It seems like January just came and went in a flash. I’ve been remiss with my posts here at Soul Kitchen, but I have been trying to “fill my creative well” by studying American and Korean cookbooks that I’ve found at my library and local bookstores, as well as watching two complete Korean drama series, When Night Comes and Bad Couple (both very entertaining). This is on top of doing my regular mom-duties and freelance design, and of course, exercise, which I’m proud to say that I managed to work out 3-4 times each week this month.
Anyway, here are some tips/findings:
A must-have baking book for people who have food allergies or people who prepare food for people with food allergies: The Food Allergy Mama’s Baking Book, by Kelly Rudnicki. (Ms. Rudnicki also has a great blog, foodallergymama.com, which features diary-free, egg-free, and nut-free recipes and news on food-allergy-related issues.) So far I’ve only tried the yellow cake recipe, and it was a success. Normally, the Princess would just eat the frosting and maybe part of a cupcake/cake if she were bored, but she actually ate this cake with gusto. There were no leftovers or throw-outs with this recipe, which is saying a lot. Looking forward to trying out her other recipes such as cider donuts, red velvet cake, apple pie, cherry pie, pumpkin pie, blueberry buckle, and more. Yum!
Fantastic Korean cookbook—The Korean Table: From Barbecue to Bibimbap, 100 East-to-Prepare Recipes, by Taekyung Chung and Debra Samuels: The gorgeous pictures alone make you want to buy the book—i.e., you end up buying the book so as not to feel guilty about leaving behind drool marks. I love the way the book is organized with a short background of korean cooking (“Combinations of foods are not only governed by taste, but also by how they work together in the maintenance of health” and it briefly touches on the medicinal aspects of Korean cuisine); the basic ingredients in Korean cooking in English and Korean (so you can show the grocery clerk what you’re looking for);and then recipes organized according to categories such as starters/snacks, salads/kimchee/sides, soups/hot pots, meat/poultry, fish/seafood, vegetables/tofu, rice/noodles, desserts/drinks. Here’s another favorite quote: “The secrets to making the flavor of a dish ‘pop’: Add a touch of sugar to salty food, add touch of salt to sweet food, add a touch of vinegar to rich food.” Truly, a beautiful book.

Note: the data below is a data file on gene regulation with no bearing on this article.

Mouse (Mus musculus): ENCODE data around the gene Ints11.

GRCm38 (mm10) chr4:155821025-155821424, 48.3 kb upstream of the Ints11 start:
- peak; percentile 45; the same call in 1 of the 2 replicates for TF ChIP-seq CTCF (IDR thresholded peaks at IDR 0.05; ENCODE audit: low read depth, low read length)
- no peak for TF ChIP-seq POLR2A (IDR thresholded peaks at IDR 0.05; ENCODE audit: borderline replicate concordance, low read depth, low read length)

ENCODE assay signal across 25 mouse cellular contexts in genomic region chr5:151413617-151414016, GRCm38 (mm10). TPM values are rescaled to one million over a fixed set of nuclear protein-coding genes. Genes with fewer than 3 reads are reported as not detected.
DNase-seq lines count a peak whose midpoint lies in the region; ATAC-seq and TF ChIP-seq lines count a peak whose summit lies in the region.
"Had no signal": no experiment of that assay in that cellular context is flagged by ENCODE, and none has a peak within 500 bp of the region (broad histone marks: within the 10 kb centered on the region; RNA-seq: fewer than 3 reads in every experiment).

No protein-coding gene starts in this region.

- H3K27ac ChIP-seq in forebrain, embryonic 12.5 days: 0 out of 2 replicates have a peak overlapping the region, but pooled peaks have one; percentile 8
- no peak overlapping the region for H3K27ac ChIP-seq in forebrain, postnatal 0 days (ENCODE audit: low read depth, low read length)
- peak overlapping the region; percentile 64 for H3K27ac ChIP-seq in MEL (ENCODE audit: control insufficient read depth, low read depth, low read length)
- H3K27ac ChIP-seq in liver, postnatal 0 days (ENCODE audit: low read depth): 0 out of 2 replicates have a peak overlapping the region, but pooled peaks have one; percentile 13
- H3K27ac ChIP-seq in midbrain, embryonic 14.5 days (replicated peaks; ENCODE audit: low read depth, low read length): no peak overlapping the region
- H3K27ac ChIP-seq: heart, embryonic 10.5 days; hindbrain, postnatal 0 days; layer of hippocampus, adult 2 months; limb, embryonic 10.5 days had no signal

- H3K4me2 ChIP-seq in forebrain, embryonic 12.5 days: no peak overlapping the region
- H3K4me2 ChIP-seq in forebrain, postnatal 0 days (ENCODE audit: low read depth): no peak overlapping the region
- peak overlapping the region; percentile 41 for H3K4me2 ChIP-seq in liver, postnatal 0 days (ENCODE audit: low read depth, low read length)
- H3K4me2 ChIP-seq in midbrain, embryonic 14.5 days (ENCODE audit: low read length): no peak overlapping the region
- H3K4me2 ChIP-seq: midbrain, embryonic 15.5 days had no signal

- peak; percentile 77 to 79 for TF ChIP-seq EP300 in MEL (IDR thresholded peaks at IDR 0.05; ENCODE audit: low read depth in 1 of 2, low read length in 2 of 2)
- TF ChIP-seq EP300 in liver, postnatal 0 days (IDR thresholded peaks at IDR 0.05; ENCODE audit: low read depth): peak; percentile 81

Seasoning with salt—temperature/timing makes a difference: While reading an episode summary of Pasta (a Korean drama) by Javabeans, I learned that “With sweet or salty food, the food tastes different hot than it does after cooling: ‘Guests leave the table remembering the last taste. Make sure their last spoonful is delicious.’” This goes in line with another cooking reference book I read this month, Notes on Cooking, by Lauren Brun Costello and Russell Reich, in which one of the tips reiterates the importance of salting and tasting throughout the course of cooking. It’s easy to oversalt, because while you’re tasting the food while it’s piping hot on the stove/oven, the salt crystals are still melting. By the time you serve the food, the temperature has changed, which also affects the taste. Although it seems like common sense, it was pretty profound to me when I read this.
Yummy and quick after-school snack—Road’s End Organics Dairy Free 123’z & Chreese Cheddar Style Organic Pasta Dinner: I was thrilled to find a dairy-free/vegan alternative to mac and cheese at Whole Foods that the Princess really enjoys—Road’s End Organics Dairy Free 123’z & Chreese Cheddar Style Organic Pasta Dinner. It’s pretty addictive and a great comfort food. I think the Princess believes she’s getting smarter after eating it, ala Martha Speaks, a book and PBS series about a dog who’s able to talk after eating alphabet soup that mysteriously went to her brain instead of her stomach. Now, if I can just find plain alphabet and number pasta to have around to add to my homemade soups, I’d be all set.
I’ll try harder in February to keep the posts coming…